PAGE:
When entrepreneur Karen Snyder decided sell the family cranberry business in favor of making a full-time commitment to quilting, she began looking for the right property. Karen, a native of Long Beach, Washington, fondly remembers family talk of the Craftsman house her grandmother had built. As she researched Arts & Crafts building motifs, Karen subscribed to magazines, swapped coffee table books with architect David Jensen—and talked her husband, Bob Hamilton, into the idea.
“I didn’t have an awful lot of say in the design,” Bob admits. “She wanted an old house and I wanted a new one, so we built a new house that looks old.” “My whole life I wanted a house like this,” says Karen, Although Bob, who hails from Montana, was not familiar with historic Arts & Crafts work, Karen knew she wanted such bungalow-era details as battered (tapered) columns inside and out, box-beam ceilings, and a high wainscot with built-in buffet in the dining room. For the kitchen, she envisioned a cozy breakfast nook, and she began collecting green kitchenware to echo the color of the butcher block’s stubby legs—a piece she inherited from Sid’s Market, the grocery store owned by her late father, a beloved state senator.
Karen was exposed to Swedish Arts & Crafts design during several trips back to Sweden, her ancestral home. In fact, her quilt-making company, spawned by her quilt shop, is called AnnaLena.com—named after Karen’s courageous maternal great-grandmother, who came alone to the United States from Sweden in 1886. The balusters in the staircase of the new house incorporate Swedish heart and pine motifs. And Karen’s parents presented the couple with a Mora clock manufactured by a Swedish immigrant living in Minnesota. The style, first produced in the late 18th century, hails from Mora in the picturesque Dalarna province, Karen’s great-grandmother’s birthplace.
As building progressed, Karen was immersed in organizing the Lewis and Clark bicentennial celebrations that were held in 2005. She found herself researching local history and meeting with craftspeople on both accounts. Cranberries re-entered the picture when Karen Snyder and Bob Hamilton met builder Steve McPhail, who’d recently arrived from California and bought a cranberry farm. (It happened to come with a Craftsman-style house.) When the cranberry market weakened, McPhail found himself building again.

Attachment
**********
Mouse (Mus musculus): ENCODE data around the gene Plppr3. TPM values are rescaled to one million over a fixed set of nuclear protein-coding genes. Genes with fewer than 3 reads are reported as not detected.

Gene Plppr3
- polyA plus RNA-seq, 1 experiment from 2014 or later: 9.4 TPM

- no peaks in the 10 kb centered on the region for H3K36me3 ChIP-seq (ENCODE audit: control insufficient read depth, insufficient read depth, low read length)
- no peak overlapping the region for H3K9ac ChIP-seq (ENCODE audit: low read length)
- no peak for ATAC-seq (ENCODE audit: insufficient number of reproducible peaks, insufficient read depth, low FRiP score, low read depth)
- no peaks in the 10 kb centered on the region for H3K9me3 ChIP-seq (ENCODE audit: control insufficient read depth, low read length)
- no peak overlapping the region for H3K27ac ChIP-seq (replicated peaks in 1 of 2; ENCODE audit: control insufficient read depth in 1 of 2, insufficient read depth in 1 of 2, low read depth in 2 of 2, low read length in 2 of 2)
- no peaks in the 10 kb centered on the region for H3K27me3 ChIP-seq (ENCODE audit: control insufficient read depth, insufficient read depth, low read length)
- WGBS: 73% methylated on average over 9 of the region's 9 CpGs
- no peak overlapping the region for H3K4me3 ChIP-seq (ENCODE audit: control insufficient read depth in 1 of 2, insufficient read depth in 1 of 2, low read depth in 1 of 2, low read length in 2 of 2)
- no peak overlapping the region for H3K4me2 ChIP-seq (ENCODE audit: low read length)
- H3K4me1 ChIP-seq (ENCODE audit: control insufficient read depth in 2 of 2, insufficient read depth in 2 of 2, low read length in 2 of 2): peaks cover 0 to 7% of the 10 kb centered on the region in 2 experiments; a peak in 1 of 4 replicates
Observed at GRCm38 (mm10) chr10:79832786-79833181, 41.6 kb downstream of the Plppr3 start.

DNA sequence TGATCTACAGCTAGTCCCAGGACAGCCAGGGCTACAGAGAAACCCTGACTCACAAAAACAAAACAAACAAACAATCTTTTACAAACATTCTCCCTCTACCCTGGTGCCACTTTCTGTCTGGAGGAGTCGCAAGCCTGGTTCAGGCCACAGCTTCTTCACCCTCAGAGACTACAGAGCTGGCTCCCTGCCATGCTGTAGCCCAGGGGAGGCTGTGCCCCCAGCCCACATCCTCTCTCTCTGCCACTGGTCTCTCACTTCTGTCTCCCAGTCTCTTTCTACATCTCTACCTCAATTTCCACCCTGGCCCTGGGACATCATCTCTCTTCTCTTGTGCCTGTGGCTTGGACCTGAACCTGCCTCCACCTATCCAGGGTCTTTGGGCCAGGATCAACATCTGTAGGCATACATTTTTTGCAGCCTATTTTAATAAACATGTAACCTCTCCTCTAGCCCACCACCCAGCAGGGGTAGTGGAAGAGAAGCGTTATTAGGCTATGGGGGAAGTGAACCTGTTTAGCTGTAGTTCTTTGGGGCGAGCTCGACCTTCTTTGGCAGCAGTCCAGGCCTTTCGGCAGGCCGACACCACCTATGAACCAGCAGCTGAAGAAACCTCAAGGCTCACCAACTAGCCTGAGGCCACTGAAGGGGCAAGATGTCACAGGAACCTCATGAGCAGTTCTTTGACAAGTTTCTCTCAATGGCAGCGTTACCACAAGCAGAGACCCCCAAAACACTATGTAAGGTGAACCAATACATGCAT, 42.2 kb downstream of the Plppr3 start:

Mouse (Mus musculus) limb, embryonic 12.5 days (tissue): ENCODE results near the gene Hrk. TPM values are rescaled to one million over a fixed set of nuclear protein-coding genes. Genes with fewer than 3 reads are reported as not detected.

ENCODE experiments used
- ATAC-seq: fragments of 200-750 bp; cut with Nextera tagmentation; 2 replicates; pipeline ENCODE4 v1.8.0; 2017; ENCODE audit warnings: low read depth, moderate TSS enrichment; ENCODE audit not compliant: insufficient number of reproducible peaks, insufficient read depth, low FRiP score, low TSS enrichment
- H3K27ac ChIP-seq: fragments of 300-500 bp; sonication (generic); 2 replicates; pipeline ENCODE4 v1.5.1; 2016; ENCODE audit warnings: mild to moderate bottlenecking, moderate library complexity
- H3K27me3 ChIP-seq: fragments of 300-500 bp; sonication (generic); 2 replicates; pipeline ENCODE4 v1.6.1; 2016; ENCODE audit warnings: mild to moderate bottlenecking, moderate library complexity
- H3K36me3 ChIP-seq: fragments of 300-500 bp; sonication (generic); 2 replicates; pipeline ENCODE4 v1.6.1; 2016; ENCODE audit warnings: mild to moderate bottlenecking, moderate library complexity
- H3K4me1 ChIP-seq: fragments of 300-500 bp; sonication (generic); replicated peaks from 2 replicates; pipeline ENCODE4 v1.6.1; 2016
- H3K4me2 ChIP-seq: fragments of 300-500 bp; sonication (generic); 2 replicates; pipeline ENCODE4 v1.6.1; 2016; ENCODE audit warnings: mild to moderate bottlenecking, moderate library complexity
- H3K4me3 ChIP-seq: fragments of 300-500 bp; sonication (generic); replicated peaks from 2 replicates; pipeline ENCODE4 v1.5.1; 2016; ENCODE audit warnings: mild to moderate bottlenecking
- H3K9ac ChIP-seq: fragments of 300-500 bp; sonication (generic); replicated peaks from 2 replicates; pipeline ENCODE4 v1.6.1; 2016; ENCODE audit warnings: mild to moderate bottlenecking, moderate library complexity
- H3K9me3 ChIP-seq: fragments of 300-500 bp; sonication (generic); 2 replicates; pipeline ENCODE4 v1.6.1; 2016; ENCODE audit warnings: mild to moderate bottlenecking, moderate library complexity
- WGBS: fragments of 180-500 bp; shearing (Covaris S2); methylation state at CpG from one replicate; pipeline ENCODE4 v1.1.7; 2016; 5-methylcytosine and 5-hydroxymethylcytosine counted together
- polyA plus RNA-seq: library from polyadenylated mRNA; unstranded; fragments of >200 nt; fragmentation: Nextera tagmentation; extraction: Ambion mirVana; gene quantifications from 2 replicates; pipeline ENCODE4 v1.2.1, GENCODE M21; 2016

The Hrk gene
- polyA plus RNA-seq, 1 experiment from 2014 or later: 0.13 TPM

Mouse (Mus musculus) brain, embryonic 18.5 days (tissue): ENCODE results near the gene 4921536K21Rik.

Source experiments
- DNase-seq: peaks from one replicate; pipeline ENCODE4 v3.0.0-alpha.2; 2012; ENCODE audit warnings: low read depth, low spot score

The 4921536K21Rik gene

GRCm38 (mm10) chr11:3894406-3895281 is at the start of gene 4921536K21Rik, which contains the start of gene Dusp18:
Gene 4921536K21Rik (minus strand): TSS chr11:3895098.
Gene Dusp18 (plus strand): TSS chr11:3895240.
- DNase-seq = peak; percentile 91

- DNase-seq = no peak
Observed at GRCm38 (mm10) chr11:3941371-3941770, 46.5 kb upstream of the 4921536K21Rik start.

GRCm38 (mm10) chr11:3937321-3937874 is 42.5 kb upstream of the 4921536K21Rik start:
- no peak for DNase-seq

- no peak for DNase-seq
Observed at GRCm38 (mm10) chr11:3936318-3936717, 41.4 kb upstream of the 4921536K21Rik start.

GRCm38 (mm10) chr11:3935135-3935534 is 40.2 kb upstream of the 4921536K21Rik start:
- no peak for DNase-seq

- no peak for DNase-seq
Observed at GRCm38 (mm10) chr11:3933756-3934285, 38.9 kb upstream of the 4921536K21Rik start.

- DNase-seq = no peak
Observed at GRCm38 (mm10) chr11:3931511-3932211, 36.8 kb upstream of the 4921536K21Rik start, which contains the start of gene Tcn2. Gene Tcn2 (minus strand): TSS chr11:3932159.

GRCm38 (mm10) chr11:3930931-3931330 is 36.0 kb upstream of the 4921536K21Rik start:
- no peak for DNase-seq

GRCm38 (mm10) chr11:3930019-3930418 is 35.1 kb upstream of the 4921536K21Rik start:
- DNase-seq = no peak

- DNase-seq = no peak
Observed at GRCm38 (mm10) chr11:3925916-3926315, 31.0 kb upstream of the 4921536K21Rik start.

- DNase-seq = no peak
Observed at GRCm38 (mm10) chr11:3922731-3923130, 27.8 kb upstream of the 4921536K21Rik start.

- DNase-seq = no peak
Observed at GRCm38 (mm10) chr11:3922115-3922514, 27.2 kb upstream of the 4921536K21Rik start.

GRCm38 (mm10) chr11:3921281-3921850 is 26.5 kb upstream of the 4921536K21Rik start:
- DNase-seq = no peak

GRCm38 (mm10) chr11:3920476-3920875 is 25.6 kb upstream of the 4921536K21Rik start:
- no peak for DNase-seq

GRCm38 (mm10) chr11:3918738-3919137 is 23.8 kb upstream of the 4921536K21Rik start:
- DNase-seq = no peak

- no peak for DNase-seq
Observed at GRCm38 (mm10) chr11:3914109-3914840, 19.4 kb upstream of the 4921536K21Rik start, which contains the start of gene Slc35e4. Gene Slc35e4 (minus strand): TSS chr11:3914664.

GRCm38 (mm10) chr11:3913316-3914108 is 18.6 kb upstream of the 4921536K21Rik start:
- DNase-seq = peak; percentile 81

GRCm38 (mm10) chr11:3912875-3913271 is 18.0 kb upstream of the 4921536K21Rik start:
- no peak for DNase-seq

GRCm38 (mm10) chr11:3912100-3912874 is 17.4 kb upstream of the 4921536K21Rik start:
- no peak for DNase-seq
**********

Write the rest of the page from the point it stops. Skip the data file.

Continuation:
Then without a local crew, McPhail accepted when Bob offered to help on construction of the house. Bob dug ditches, hauled dirt, pounded nails, set forms and poured concrete. “Steve promised not to charge us extra for that,” Karen teases. “I’d drive out every morning before work to watch them. Whatever they were doing—pouring footings, shingling—I’d say, ‘This is the best day yet!’”
Bob did much of the painting, mortared the cultured stone, hung kitchen cabinet doors, and applied 24 gallons of shellac to interior fir trim. That was a delicate and time consuming job, especially when it came to the tapered columns Jensen had designed with an inset walnut reveal and pegs. Bob shellacked finished pieces, handing them off to McPhail for installation.
Over the fireplace, McPhail interpreted Jensen’s design, installing board and batten panels. Karen commissioned tile artist Reneé O’Connor to create a Lewis and Clark panel motif along with the green field tiles. Debbie Patana, once Karen’s high-school classmate, is the artist who created the art glass in the library, using Karen’s sketch.
The vertical-grain Douglas fir used in the project came from a local lumberyard. (Today the cost would be triple and the wood hard to find.) Twelve years ago, the only window manufacturer who carried fir (interior finish) wood windows was the Canadian company Loewen. Aluminum-clad on the outside, they were suitable for this new Craftsman house: “We manufactured our own sills” in the manner of old windows, says McPhail.
Original plans called for a hall closet next to the entry and staircase, but that would have hidden the library windows from view on entering. Meeting onsite at 11 p.m., everyone agreed that both sides of the entry should have a half wall, giving the space symmetry and sight lines. McPhail recommended using a newel-post lamp like the one in his ca. 1930 house, and at first Karen was against it, thinking it not correct for the period. But McPhail showed her a Stickley furniture book with several similar indoor lanterns. Karen also shied from the overuse of Arts & Crafts ceiling fixtures and lamps, which she feels have become clichéd. Instead, the living-room ceiling is lit by small beam lamps—a suggestion from a salesperson at Home Depot! They simply used the same bowl shades as the dining-room chandelier, inverted and wired at beam intersections. The plain porcelain fixtures were spray-painted bronze, and the lamps are small ceiling-fan bulbs.
Bob has come around to the “new old house.” “I’m so thankful we built it, using so much local talent,” he says. “It’s nice, it’s modern…and there aren’t too many like it around!”.
Architect: David E. Jensen, Long Beach, WA: (360) 642-3507, davidjensenarchitect.com
Builder: Steve McPhail Construction & Design, Long Beach, WA: (360) 783-2995
Art tiles: Reneé O’Connor, Willapa Bay Tile and Design, Ocean Park, WA: (360) 665-4763, willapabaytile.com
Glass artist: Debbie Patana, Inspirations, Chinook, WA: (360) 777-8715, inspirationsglass.net
Kitchen cabinets: KraftMaid, through dealers: (888) 562-7744, kraftmaid.com
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